The U.S. National Debt: Boon, Burden, or Banality?
The U.S. national debt now exceeds $17 trillion, double what it was in 2006 and 110% of annual U.S. output (GDP), the highest proportion since WWII. Yet the U.S. Treasury has been borrowing at record-low interest rates in recent years. What explains this “paradox of profligacy?”
Keynesians like Paul Krugman insist that deficit spending, which adds to the national debt, is a boon to the economy. Austrians like Peter Schiff decry deficit spending and national debts as a deferred burden imposed on future generations, yet also warn that the national debt will crush the economy “eventually.” Others suggest that the national debt is a mere banality – an inconsequential, largely innocuous sum of taxpayer liabilities which are likewise assets (bonds) held by investors (we “owe it to ourselves”).
Dr. Salsman examines the truths and falsehoods in these varied accounts and suggests the likely future course of the national debt – and of the U.S. economy.
A Dinner and Talk featuring
Dr. Richard Salsman
President InterMarket Forecasting, Inc.
Saturday, May 3, 2014
5:00 – 9:00 PM
95a Bistro & Sushi
1381 Forest Park Circle
Lafayette, CO 80026
5:00 PM: Cocktails, Dinner (Cash)
7:00 PM: Announcements
7:15 PM: Talk with Q/A, Richard Salsman
Advance General Admission: $35 per person ($40 after 4/27)
At the Door General Admission: $40 per person
Seating at Head Table with Speaker Upgrade (space limited): $40
Please Note: Purchase does not include dinner; order directly at event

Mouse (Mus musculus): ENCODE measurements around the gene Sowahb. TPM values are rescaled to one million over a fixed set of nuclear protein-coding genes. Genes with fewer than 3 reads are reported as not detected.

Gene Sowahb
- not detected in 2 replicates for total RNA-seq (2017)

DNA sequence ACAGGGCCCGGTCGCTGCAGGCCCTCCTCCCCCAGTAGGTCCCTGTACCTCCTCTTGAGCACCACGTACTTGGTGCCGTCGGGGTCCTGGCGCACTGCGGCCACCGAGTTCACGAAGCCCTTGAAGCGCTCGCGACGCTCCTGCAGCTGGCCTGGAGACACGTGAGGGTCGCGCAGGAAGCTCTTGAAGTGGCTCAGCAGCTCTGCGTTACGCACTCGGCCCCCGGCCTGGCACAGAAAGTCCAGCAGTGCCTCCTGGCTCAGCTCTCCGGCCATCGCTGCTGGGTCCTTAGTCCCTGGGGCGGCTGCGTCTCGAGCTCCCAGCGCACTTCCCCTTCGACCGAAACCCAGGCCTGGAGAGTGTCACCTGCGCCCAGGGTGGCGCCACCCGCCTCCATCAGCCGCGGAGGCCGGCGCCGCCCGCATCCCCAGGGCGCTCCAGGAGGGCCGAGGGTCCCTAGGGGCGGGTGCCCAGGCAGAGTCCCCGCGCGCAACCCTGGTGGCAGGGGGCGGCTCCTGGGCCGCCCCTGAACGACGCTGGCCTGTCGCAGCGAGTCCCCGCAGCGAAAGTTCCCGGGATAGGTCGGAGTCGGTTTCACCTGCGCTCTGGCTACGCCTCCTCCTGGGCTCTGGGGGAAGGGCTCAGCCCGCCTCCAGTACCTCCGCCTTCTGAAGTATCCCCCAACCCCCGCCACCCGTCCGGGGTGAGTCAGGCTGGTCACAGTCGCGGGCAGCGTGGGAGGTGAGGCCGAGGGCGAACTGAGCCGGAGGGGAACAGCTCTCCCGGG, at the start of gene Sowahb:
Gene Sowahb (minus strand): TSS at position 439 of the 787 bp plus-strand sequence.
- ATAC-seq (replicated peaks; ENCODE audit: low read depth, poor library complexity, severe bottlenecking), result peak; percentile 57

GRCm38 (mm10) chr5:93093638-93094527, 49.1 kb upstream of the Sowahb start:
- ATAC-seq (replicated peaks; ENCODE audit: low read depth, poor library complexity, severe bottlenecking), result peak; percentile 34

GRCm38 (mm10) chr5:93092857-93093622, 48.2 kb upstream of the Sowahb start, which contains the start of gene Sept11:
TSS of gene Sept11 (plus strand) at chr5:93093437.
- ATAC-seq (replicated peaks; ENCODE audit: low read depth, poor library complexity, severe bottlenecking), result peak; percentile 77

Online reservations before May 1, 2014, or at the door.
See also http://www.facebook.com/HungryMindsSpeakerSeries
About the speaker:
Dr. Richard M Salsman is founder and president of InterMarket Forecasting, Inc., an economic-investment consulting firm. He previously worked as an economist for Wainwright Economics, Inc. and as a banker for the Bank of New York and Citibank.
Dr. Salsman has authored two books, six chapters, and scores of articles. His worked has appeared in the Georgetown Journal of Law and Public Policy, the Wall Street Journal, the New York Times, Forbes, the Economist, the Financial Post (Canada), The Intellectual Activist, and The Objective Standard (where he is also a Contributing Editor). Since 2010 Dr. Salsman has been a regular essayist at Forbes.com.
He earned a B.A. in economics from Bowdoin College (1981), an M.A. in economics from New York University (1988), and a Ph.D. in political economy from Duke University (2012). His dissertation, “The Political Economy of Public Credit,” explores the theory, history, and consequences of government borrowing.
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